Hundreds of people showed up Tuesday for a hearing on a bill that would put a moratorium on wind farm projects in the state.
Those supporting the moratorium heavily outnumbered those opposed to the bill. Many traveled from northern parts of the state to explain why they think the wind turbines aren’t a good fit for their communities.
“When does a private company in search of profit have more rights than the private citizen who owns property in the state of New Hampshire?” said bill supporter Paul Simard said. “That is the question.”
“This could be the death of our mountaintops and our tourism,” said bill supporter Pamela Charron.
Supporters of HB 580 wore orange in solidarity. They said new wind farms need to be halted until a comprehensive energy plan is established in New Hampshire.
“When you are dealing with planning – how do you locate it, set-backs, the noise, how many meters from a home – these are things that need to be worked out before New Hampshire jumps in and gets involved and starts destroying the scenery of many areas, especially up north,” said Rep. Al Baldasaro, R-Londonderry.
Some opposed to a moratorium said it would hurt their livelihood.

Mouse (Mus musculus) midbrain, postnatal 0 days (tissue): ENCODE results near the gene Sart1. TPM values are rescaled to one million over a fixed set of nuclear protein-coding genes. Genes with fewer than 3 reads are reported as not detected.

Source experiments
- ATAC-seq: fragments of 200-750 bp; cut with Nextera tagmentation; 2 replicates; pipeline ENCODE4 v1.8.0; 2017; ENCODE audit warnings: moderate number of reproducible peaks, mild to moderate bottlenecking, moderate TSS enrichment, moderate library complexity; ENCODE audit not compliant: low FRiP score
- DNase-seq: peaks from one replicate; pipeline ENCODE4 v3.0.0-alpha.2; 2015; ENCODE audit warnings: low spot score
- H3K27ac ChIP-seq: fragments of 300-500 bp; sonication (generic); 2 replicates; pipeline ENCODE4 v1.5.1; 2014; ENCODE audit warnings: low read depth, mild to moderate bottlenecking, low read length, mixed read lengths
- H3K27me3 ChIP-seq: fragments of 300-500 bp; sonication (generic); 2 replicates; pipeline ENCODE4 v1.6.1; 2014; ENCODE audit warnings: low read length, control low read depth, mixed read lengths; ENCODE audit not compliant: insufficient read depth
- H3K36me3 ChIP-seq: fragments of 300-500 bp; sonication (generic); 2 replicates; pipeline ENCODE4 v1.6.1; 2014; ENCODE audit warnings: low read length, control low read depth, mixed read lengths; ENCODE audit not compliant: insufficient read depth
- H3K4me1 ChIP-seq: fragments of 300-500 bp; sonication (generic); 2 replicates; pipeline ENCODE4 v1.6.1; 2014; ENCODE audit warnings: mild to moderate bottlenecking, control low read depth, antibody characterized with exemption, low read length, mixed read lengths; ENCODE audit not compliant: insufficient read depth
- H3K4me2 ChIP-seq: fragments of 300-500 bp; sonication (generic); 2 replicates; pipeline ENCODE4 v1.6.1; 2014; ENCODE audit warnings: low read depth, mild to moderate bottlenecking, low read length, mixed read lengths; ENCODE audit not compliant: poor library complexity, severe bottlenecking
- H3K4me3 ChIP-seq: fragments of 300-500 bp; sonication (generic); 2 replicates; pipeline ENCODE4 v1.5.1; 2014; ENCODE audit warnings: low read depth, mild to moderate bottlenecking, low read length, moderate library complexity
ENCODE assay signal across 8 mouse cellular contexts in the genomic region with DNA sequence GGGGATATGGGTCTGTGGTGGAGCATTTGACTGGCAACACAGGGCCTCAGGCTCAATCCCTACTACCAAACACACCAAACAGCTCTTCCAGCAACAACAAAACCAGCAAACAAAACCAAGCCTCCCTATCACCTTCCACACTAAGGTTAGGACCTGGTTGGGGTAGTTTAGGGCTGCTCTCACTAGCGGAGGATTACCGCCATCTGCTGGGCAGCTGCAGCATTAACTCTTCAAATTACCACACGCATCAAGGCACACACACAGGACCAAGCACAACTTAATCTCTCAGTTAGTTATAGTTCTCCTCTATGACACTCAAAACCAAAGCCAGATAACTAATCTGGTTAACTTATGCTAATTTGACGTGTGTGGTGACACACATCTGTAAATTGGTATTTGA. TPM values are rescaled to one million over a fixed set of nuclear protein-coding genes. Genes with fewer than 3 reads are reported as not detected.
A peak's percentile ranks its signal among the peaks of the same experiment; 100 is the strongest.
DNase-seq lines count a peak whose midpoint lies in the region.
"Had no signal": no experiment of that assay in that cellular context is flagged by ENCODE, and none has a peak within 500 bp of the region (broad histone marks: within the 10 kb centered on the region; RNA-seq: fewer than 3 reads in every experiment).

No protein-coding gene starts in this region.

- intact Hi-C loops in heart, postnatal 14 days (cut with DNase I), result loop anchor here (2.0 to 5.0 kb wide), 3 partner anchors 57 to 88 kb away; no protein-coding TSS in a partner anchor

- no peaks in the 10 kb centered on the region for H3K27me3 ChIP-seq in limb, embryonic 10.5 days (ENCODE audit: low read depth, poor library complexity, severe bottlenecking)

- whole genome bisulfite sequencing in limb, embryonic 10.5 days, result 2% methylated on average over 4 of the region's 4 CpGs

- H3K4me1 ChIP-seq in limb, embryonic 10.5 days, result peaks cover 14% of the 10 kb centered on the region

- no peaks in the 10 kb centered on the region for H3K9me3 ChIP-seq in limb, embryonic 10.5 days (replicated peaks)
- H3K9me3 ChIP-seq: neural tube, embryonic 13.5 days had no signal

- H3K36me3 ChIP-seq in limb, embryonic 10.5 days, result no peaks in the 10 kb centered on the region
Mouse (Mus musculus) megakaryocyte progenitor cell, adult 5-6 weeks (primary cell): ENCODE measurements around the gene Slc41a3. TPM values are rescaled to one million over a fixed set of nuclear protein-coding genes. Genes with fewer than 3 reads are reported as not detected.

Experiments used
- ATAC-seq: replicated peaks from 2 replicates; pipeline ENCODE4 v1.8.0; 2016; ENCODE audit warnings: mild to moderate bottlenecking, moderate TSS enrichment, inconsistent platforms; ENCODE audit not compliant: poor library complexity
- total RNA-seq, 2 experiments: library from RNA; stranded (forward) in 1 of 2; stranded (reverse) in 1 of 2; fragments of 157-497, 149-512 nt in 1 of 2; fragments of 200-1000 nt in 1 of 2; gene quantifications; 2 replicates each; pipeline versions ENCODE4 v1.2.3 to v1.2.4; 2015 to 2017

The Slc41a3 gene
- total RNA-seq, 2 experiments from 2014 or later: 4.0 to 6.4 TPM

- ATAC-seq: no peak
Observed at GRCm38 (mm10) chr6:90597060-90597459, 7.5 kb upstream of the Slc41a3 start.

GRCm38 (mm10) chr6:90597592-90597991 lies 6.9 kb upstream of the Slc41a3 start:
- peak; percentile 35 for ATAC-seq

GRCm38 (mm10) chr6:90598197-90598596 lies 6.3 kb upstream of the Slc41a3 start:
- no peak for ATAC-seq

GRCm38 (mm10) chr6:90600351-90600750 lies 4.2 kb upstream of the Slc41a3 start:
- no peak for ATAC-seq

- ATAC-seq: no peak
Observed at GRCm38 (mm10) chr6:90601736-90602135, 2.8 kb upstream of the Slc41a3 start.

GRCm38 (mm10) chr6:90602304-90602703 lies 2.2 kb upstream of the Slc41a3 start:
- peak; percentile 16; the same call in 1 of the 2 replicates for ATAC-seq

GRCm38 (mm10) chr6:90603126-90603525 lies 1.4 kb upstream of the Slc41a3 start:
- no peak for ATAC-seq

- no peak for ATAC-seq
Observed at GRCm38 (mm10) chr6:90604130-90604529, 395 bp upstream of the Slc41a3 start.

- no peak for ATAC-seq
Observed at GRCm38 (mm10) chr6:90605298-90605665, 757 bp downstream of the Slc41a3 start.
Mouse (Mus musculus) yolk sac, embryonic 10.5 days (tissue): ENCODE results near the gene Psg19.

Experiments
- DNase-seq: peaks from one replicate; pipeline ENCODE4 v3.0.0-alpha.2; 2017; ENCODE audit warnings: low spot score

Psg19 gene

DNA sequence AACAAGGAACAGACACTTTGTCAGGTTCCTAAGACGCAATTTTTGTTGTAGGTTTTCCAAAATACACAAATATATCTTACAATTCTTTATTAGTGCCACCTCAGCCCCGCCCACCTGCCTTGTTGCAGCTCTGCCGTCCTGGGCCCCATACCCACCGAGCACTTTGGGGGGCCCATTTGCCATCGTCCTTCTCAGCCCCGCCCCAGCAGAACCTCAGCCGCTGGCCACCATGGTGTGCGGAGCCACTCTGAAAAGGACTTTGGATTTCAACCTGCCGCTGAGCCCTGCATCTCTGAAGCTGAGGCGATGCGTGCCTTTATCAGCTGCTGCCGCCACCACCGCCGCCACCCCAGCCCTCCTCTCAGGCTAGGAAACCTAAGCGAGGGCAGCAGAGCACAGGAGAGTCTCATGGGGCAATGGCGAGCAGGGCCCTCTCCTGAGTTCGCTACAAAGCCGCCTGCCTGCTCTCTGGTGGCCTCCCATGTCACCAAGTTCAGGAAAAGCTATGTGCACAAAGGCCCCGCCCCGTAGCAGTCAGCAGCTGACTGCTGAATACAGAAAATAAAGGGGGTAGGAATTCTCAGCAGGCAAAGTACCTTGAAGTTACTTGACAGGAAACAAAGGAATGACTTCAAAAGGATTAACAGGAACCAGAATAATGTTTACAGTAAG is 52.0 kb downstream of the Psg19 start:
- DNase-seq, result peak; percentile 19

“It seems that in this economy, my earning power is shrinking over the past three or four years,” said electrician Douglas Bounds.
“It will stop investment in our state and kill jobs for the people I represent,” said Tyler Eaton, who represents union workers.
An attorney for Trans Canada, which owns local hydro dams, said the bill goes against New Hampshire’s own 2007 law that said the state should move toward renewable forms of energy to improve air quality and public health and mitigate climate change.
But many testified that the power lines and windmills will reduce their property values.
Another bill under consideration would require a public vote to allow such projects.
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